Six Words That Are Killing Conferences

I believe that six seemingly innocuous words have been decreasing the quality of conference presentations for nearly 20 years now.

These words are so common that you’ve probably written or seen them a hundred times without giving them second thought. Yet every single conference I’ve spoken at during the past 20 years has included these six words in their instructions to presenters and subject matter experts:

Conference attendee sleeping in empty conference room
“Please send your slides in advance.”

Why are these words so damaging?

´┐╝The reason is simple: They make the assumption that slides are necessary and expected in all presentations delivered at the conference. However, as research now shows, this assumption decreases communication quality, ultimately leading to lower comprehension and retention among conference attendees.

According to three separate studies from universities on two continents, if each presenter delivered the same information without showing a single slide, conference attendees would receive 20 to 30 per cent additional educational value.

Researchers from Purdue, Barcelona and Munich tested understanding and retention when exactly the same information was presented with and without slides. Depending on the study, those who receive information without slides being shown score 20 to 30 per cent higher on quizzes administered after the presentation.

And, all three studies confirm that what is lost in oral retention during regular slideware presentations is not made up anywhere else. “It is remarkable,” the Munich researchers wrote, “that this suppressive effect of regular slides on retention of information from speech could not be demonstrated to be the downside of a trade-off in favour of the retention of information on the slides.”

What Alternatives Exist?
Ultimately, the best way to eliminate this problem is to simply encourage conference presenters to
turn off the projector, leave their laptop open and deliver their presentationdelivering exactly the same information without showing a single slide. I talked someone into this exact approach at a professional development event with excellent results. But to help others ease into a new paradigm, I have a few other suggestions.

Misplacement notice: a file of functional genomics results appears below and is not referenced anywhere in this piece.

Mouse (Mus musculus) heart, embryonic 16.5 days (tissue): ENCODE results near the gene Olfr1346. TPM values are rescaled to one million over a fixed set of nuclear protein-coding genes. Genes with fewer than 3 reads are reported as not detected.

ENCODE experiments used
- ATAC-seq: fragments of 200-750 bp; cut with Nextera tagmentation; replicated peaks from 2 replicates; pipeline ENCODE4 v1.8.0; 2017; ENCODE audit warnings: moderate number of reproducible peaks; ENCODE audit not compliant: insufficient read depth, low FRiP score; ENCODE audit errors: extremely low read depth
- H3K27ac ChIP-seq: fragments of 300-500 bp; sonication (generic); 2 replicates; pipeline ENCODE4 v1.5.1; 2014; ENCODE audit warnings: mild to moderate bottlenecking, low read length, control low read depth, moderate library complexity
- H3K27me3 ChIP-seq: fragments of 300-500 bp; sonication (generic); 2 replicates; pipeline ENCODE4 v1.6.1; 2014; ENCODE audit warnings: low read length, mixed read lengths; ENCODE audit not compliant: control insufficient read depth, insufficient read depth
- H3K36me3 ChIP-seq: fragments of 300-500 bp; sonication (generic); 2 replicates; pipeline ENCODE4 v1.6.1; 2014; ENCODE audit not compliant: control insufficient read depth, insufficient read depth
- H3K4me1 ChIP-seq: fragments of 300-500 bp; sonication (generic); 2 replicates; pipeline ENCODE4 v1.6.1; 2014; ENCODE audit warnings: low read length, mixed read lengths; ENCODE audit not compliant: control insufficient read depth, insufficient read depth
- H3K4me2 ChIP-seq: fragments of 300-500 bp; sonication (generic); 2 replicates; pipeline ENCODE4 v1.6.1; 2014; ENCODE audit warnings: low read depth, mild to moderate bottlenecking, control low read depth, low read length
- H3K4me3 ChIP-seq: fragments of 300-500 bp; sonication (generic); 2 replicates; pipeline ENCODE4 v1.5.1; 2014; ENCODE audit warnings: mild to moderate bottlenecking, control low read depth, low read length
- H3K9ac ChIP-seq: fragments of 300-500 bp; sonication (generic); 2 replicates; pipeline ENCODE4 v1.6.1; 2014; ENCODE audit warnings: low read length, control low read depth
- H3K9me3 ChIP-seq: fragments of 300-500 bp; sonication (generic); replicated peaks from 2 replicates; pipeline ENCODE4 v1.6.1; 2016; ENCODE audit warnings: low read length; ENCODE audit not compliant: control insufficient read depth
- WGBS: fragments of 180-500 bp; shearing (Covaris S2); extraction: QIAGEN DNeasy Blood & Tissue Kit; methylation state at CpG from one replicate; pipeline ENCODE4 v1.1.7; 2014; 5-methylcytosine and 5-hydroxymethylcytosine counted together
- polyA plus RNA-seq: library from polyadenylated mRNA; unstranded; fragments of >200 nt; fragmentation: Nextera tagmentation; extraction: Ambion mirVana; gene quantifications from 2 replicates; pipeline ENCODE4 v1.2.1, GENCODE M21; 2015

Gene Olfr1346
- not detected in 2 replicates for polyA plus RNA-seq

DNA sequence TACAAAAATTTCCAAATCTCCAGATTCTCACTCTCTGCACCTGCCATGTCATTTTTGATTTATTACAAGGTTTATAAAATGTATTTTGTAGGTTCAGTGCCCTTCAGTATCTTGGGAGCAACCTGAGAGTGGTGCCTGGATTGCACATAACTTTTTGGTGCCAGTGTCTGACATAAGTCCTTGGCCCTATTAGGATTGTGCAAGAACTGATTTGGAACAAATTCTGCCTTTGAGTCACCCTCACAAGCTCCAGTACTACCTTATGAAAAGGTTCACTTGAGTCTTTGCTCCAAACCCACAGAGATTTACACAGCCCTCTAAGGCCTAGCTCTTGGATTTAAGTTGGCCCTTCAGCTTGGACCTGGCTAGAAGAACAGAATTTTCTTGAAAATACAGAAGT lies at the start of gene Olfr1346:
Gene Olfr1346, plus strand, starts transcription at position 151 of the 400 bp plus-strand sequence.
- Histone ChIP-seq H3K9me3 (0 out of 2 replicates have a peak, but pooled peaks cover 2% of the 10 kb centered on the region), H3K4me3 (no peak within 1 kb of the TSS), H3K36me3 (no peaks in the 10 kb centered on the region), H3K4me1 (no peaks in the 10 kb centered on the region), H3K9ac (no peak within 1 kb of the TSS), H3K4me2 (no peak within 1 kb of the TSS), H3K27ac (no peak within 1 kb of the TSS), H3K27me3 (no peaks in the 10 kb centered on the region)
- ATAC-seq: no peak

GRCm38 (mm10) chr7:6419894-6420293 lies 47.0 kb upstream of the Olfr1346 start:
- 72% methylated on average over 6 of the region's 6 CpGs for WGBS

First, let speakers know that they can use a projector, but they’ll have to pay for it themselves. This works particularly well with not-for-profit organizations. You can generate significant savings and your audiences will ultimately learn more. (I recently helped a client save $10,000 by removing projectors from breakout rooms.) You may not want to ask your keynote speakers to pay for their projectors, but you can encourage them to focus more on telling compelling stories than showing slides.

Second, ask speakers to contribute articles and information that can be sent to participants to “prime the pump” in advance of their presentation, rather than slides as handouts after the presentation. When everyone gets together, tell stories about how the information can be applied. Case studies, examples, anecdotes and comparisons aid retention. Bullet points kill it.

Third, make sure flip charts and/or whiteboards are available in each presentation room—particularly breakout rooms. If someone has 30 to 50 participants in a breakout room, a flip chart will work well when a visual is needed (and any visual used in that medium can be precisely adapted to the needs of the group and that conversation at that moment in time). Consider removing projectors in breakout rooms with fewer than 50 seats.

Fourth, encourage dialogue. Again, if someone has 30 to 50 participants in a breakout room, why should everyone wait until the end to ask questions? They should be able to ask questions throughout. Everyone benefits when the process becomes two-way and receiver-driven.

These are a few suggestions; there are many ways in which dialogue can be enhanced (panel presentations that encourage structured dialogue with all the speakers, for example). But the bottom line is simple when it comes to “Please send your slides in advance.”

Please don’t.

Please don’t ask. And, if asked, please don’t.